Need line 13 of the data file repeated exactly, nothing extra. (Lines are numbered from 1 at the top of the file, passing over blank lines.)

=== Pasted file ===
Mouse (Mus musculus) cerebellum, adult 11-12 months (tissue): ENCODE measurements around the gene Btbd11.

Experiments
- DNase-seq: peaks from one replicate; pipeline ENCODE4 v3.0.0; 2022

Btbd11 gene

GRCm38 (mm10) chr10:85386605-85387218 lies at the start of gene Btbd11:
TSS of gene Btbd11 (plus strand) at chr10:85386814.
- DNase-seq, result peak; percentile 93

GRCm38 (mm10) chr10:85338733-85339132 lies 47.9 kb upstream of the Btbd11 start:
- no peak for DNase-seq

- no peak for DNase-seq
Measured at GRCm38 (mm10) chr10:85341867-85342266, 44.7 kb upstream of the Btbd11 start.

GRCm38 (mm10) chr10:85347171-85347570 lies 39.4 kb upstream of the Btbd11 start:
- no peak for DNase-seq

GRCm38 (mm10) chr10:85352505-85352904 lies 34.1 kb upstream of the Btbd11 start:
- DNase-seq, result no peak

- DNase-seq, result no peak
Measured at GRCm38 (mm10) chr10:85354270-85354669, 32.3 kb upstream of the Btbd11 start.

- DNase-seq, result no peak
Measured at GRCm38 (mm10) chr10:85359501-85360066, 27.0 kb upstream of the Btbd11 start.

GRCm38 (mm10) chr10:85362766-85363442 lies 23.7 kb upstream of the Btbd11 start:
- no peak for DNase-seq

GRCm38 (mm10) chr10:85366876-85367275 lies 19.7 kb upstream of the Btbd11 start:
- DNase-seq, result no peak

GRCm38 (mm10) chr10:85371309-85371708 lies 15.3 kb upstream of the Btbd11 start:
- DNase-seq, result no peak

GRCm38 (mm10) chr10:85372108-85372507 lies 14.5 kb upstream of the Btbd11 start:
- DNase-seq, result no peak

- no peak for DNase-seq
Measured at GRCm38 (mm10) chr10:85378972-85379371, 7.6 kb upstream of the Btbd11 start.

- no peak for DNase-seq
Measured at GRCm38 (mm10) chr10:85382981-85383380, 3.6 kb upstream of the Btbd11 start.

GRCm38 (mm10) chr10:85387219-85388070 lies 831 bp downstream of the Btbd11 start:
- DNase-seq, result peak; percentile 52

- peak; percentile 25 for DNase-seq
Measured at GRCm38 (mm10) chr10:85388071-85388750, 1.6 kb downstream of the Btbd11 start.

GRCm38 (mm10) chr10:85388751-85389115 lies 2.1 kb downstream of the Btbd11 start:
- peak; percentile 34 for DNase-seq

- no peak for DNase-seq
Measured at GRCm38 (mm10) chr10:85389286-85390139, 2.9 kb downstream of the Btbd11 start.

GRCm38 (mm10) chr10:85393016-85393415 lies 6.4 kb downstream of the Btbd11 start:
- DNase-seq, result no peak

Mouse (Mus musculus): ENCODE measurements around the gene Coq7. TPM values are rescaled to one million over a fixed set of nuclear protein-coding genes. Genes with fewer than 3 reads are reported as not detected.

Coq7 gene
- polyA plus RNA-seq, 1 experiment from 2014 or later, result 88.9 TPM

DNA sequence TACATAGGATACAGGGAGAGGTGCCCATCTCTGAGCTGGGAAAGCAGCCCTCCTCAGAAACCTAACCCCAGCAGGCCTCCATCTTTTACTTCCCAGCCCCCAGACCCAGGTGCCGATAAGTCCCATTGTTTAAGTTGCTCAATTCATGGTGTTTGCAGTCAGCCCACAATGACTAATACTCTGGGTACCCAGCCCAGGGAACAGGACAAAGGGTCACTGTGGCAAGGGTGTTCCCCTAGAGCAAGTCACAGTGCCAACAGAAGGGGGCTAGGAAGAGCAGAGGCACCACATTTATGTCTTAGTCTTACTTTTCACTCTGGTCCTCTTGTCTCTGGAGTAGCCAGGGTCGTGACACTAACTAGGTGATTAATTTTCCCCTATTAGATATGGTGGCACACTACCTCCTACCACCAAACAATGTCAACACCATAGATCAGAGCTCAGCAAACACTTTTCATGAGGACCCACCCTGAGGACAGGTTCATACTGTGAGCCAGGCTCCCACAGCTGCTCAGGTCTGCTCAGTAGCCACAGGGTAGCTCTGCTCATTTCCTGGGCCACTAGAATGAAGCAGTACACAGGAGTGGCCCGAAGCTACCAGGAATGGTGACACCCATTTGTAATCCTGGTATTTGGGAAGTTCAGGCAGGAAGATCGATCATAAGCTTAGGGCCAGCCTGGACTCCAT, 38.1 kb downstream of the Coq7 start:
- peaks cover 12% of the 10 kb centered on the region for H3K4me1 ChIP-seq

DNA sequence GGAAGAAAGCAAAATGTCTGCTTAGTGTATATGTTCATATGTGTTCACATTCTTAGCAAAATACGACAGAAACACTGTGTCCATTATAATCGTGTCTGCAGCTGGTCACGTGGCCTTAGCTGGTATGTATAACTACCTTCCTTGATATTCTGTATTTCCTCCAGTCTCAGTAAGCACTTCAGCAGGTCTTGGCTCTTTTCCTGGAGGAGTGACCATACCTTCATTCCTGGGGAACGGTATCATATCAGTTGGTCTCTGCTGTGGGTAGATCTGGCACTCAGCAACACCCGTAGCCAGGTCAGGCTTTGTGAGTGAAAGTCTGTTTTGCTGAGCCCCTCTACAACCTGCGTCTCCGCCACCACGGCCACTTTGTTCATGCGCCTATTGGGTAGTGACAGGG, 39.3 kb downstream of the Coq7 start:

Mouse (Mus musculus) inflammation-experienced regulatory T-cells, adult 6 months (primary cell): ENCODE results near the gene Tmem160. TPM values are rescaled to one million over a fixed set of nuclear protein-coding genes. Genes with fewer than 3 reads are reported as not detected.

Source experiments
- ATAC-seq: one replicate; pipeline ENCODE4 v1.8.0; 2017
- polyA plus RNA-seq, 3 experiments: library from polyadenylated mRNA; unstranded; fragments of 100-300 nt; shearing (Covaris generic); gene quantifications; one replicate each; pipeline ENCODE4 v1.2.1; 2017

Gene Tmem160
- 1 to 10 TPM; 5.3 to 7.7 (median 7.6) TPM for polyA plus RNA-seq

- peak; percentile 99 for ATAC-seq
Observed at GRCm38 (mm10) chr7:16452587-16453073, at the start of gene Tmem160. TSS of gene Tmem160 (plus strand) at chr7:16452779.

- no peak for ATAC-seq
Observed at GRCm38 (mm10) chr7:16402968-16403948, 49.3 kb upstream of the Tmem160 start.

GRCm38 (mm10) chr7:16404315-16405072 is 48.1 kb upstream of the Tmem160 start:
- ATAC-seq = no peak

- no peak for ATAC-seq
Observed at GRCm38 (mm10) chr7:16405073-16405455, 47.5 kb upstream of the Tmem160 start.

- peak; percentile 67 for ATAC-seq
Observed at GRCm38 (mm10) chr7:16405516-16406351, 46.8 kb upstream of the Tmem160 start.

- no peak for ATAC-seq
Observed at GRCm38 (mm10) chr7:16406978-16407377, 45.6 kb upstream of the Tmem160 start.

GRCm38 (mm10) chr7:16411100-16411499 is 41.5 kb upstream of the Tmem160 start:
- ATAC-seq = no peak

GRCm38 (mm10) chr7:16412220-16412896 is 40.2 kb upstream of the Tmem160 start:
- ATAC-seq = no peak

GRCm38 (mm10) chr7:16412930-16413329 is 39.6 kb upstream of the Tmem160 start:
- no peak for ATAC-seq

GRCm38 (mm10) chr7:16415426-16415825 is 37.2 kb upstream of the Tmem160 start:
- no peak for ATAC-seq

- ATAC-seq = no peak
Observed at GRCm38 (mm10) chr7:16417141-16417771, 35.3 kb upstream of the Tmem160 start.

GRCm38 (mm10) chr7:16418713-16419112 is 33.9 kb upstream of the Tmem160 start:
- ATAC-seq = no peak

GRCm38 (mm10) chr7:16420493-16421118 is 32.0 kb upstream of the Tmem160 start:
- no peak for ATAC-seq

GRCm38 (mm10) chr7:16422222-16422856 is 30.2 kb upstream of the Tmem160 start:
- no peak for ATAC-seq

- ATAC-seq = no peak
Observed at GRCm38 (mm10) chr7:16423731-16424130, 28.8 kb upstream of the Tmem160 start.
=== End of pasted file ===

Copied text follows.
- no peak for DNase-seq